This year marks the 25th anniversary of the notable Basque anthropologist, ethnographer, archeologist, and priest José Miguel de Barandiaran’s death. The Barandiaran Foundation has organized a series of five roundtable discussions in his honor entitled “Europe, Barandiaran and Values,” being held in various Basque capitals from October 20 to December 15.
Last Thursday, November 17, our professor and colleague Xabier Irujo participated in the event that took place in Donostia-San Sebastián at the Koldo Mitxelena Kulturunea. Professor Irujo spoke about Barandiaran and exile via Skype, and members of the CBS and UNR attended, making it an international affair. He was joined by a panel composed of Asier Barandiaran, Argitxu Camus Etchecopar, Gaspar Martinez, and Ixone Fernandez de Labastida, who spoke about various topics including Barandiaran and Europe; Barandiaran’s values in contemporary society; Barandiaran, science, and faith; and lastly Barandiaran and Basque society. This group of scholars have participated in all of the events and are at the heart of this discussion series, traveling from city to city to present to and answer questions from the wider community.
The following are a series of quotes by the participants on what Barandiaran as a researcher represents in various fields:
ASIER BARANDIARAN- Barandiaran’s values in contemporary society
“Barandiaran was rooted in Christian values. However, on the other hand, he offered different visions by being in touch with diverse cultures and was always committed to people. He would often say ‘I hope I will be remembered as a person who has loved love’. Kindness, sharpness, honesty, solidarity, truth, justice, work well done, and a long chain of values are what define Barandiaran.”
ARGITXU CAMUS- Barandiaran and Europe
“José Miguel de Barandiaran was a convinced European. He learned French, German, and English on his own. When he was very young, he opened himself up to European science. He studied the most famous anthropologists, ethnologists, and linguists of the time. He went to the very sources of science in order to compare them to his own ideas. And since then, the Ataundarra took part in numerous courses in diverse universities throughout Europe, as a student and professor. The work of Barandiaran has contributed a great deal to European ethnology.”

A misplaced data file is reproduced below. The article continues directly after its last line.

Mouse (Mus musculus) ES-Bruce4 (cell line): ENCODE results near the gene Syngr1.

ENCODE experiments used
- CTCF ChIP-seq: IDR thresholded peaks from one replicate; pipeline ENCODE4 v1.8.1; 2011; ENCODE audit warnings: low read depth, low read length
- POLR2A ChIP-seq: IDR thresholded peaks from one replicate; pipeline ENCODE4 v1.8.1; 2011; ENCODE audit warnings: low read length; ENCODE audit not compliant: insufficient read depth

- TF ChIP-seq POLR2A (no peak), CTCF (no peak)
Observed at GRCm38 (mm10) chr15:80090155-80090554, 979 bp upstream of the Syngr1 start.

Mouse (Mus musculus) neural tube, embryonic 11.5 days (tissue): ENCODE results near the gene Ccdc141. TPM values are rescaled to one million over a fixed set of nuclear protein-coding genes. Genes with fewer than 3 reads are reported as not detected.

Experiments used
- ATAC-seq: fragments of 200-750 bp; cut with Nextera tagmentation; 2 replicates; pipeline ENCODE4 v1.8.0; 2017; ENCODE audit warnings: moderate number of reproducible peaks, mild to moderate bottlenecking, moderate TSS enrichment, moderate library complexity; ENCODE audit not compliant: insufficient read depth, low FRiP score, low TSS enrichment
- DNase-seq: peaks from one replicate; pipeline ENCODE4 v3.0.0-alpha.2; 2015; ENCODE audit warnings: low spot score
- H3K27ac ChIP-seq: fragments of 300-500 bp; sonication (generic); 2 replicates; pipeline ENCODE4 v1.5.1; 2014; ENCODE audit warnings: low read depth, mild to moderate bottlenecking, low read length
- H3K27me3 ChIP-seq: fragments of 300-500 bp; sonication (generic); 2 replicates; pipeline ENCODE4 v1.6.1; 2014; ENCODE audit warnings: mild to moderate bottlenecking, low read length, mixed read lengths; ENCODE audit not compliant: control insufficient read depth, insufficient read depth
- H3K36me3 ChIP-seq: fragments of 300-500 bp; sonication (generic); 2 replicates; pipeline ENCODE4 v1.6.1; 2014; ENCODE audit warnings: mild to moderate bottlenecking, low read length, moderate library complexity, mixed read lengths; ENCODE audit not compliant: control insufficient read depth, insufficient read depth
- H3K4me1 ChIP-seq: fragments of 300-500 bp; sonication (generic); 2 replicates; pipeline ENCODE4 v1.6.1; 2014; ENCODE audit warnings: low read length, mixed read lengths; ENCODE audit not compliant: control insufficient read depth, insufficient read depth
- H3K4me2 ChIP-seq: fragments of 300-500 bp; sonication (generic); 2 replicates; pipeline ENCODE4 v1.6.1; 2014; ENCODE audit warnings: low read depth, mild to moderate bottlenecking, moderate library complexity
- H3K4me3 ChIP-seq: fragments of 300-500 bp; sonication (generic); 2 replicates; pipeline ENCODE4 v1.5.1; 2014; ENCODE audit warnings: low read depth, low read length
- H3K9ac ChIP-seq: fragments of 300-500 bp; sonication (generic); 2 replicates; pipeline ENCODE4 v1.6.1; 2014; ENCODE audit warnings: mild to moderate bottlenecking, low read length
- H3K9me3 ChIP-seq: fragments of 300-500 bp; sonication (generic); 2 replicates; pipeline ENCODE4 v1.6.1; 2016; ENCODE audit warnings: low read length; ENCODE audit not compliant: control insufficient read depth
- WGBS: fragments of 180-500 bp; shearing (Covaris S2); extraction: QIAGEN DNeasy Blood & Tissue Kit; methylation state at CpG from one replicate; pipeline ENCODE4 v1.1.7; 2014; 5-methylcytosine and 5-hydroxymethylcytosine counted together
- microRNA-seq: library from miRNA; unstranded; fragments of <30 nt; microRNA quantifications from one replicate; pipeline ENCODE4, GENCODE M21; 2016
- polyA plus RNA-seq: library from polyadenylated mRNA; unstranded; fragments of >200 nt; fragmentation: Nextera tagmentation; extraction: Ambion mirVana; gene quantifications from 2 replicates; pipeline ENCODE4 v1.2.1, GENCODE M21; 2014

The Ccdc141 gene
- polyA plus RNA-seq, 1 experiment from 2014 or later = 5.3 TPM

GASPAR MARTINEZ- Barandiaran: Science and faith
“Barandiaran was primarily a priest. In addition, he was also an archaeologist, anthropologist, ethnologist, historian…that is, a man of science. Even so, he was able to reconcile religion and science. A difficult exercise, considering the strict postulates of the Catholic Church of the time. Even though the studies carried out to clarify his doubts were based on research by people of faith, Barandiaran, in order to achieve absolute tranquility, wanted to place his ideas at the same level as other researchers of different beliefs.”
IXONE FERNANDEZ DE LABASTIDA-Barandiaran and Basque society
“One of the most studied facets of José Miguel de Barandiaran is that of him as an anthropologist. However, with the passage of time and in light of the historical context in which he developed his work, Barandiaran could also be considered a social activist. Thanks to his particular methodology and its object of study, this anthropologist contributed not only to mitigation of the discourse on the race coming from Europe but also to the reconstruction of social ties and the feeling of shared cultural identity in Euskal Herria.”
XABIER IRUJO- Barandiaran and Exile
“Joxe Migel Barandiaran lived for 17 years in exile in Iparralde, in Miarritze first and later in Sara. During these years, he collaborated and at times led the group of vascologos and euskaltzales who met in these early years of exile, and most fundamentally after the liberation, who then received the name ‘Los caballeritos de San Juan de Luz’. Among the most outstanding works of Barandiaran in exile are the creation of Ikuska, Eusko Jakintza and the ‘Jakin Bilerak’, which helped to consolidate the network of Basque scholars of the diaspora in America.”
Overall, the event was a fantastic way to learn more about Barandiaran and his work, making it a fitting homage to the prolific and wide-ranging scholar who did so much for Basque culture and history.
To learn more about the series, visit the Barandiaran Foundation’s website: http://www.barandiaranfundazioa.eus/index.php/es/
See, too, the Selected Writings of José Miguel de Barandiarán: Basque Prehistory and Ethnography, edited by Jesus Altuna. This is a marvelous introduction, in English, to Barandiaran’s published work and the various fields in which he researched, from Basque prehistory and mythology to essays on the importance of the household and hunting in Basque culture.